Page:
I was also expecting the film to be a full-on pre-code. Except it isn't really. IMDb lists an October 1934 release date, which is past the cut date of 1st July 1934 when the Hays Code became the Law. It's a strange hybrid in a sense - neither pre-code or post-code, an aborted epic from DeMille. As Angelina Jolie's character in "Changeling" says, it's an overrated film.

Monday, 6 April 2009

Another thing that shouldn't happen in a cinema

I'm sure everyone has accidentally spoiled a film for someone else they know - my mother revealed the end of "Dial M for Murder" without thinking, and I assume my brother has yet to forgive me for revealing the ending of a film I didn't even see...

However, how about this - you go to the cinema and the film is introduced by a scholar, and it's actually quite an interesting introduction up to the point where said scholar decides to reveal the ending, which as you might imagine was not the most popular move with the audience.

Friday, 3 April 2009

Barbara Stanwyck and why I love her

I envisaged this post a few weeks ago, albeit in a slightly different form. I got the idea for it while watching my third Barbara Stanwyck film of the weekend, Fritz Lang’s “Clash by Night” (1952) – the other two being Robert Siodmark’s “The File on Thelma Johnson” (1950) and Douglas Sirk’s “There’s always Tomorrow” (1956). It was meant to cover all three films, and my general love for the actress. On top of these, in the last few months I had a chance to see “Meet John Doe” again and watch “The Furies” and “You Belong to Me” for the first time (the latter in a Sony release for Portugal and Spain which left a lot to be desired). Sadly have yet to finish “Clash by Night”, so let’s see where this post goes.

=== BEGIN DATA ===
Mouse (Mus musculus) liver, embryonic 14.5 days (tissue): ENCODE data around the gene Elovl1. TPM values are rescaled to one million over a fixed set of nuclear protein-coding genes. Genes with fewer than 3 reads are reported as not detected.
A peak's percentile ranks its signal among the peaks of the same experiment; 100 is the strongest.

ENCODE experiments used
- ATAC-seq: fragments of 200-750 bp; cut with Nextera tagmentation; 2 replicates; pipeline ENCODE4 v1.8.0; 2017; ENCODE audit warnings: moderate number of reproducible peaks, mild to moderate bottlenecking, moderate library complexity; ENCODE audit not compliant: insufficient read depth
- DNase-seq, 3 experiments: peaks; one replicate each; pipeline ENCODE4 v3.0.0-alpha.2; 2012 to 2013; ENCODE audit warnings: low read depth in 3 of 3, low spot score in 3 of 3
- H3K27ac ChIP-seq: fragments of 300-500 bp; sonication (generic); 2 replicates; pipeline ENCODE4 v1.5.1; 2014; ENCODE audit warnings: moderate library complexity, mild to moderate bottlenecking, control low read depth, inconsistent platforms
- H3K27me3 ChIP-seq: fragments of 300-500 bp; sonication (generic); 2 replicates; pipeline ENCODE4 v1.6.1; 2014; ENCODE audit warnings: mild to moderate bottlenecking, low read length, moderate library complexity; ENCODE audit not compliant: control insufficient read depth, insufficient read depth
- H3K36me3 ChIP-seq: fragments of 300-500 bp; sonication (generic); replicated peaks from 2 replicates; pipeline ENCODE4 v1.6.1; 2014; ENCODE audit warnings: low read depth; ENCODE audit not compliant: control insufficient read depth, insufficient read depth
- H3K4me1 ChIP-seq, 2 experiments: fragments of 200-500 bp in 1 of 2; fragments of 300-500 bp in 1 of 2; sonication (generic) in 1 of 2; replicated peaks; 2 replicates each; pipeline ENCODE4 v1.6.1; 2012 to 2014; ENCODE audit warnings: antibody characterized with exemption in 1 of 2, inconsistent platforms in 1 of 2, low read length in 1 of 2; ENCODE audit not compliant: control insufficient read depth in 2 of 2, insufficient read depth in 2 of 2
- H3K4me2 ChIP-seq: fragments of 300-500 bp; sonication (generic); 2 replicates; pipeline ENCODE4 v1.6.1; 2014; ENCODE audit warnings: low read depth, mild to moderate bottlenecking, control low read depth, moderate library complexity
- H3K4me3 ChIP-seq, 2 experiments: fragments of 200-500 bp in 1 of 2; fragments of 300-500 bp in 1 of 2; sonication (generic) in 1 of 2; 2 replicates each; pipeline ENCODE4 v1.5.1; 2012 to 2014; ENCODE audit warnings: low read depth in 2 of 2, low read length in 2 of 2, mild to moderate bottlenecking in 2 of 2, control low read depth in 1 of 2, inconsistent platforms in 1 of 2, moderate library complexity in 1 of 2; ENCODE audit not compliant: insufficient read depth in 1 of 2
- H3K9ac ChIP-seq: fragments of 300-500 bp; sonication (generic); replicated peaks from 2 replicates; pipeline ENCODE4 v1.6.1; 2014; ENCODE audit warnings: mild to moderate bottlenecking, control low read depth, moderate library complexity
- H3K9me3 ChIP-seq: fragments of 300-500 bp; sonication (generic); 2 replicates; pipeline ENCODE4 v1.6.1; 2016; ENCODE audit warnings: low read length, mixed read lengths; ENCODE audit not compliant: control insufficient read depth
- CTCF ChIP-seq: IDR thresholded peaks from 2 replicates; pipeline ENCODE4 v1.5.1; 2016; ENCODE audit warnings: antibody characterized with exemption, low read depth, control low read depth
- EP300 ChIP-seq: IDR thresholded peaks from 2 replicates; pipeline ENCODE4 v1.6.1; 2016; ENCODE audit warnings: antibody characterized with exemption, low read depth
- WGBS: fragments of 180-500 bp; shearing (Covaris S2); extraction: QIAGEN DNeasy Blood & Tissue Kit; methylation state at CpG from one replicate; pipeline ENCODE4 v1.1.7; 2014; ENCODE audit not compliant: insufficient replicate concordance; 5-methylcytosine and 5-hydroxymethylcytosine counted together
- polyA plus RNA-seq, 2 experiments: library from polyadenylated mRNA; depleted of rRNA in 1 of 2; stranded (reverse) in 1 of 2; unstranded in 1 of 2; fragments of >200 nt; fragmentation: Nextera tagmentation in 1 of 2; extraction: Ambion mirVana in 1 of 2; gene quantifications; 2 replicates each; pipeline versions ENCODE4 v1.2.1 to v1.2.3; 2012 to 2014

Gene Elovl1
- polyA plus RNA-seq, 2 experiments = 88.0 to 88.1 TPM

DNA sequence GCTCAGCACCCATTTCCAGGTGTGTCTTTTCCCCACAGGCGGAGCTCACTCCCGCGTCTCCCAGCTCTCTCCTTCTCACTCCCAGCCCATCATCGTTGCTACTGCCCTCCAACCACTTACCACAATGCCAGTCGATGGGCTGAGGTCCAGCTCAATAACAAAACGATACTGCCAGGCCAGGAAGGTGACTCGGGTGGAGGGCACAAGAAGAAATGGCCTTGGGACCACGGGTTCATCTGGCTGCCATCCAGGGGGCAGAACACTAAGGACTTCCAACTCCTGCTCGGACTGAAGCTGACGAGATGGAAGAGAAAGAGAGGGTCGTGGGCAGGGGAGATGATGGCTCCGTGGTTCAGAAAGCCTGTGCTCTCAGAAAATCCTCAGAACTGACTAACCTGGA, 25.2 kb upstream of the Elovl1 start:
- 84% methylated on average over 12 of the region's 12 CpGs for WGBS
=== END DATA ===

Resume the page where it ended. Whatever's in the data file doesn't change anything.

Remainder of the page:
If my memory doesn’t betray me, and going through her filmography on IMDb, I’ve seen around 25 of her films, am halfway through two (“East Side, West Side” is the other), have still to watch three I owe and have one more on the way. And there’s still many more I would like to see – she was arguably the queen of pre-code (“Baby Face” is amazing and I was quite impressed with “The Bitter Tea of General Yen”), a gifted comedienne (“Ball of Fire”), excelled at drama (the Sirk melodramas, “My Reputation”) and created one of the definitive femme fatales in “Double Indemnity”. But there’s no love like the first, and of her films my favourite is “The Lady Eve”. Of all the leading ladies of classic Hollywood none can match her range, and in my eyes the only one who I love more is Bette Davis post-1938, William Wyler and “Jezebel”.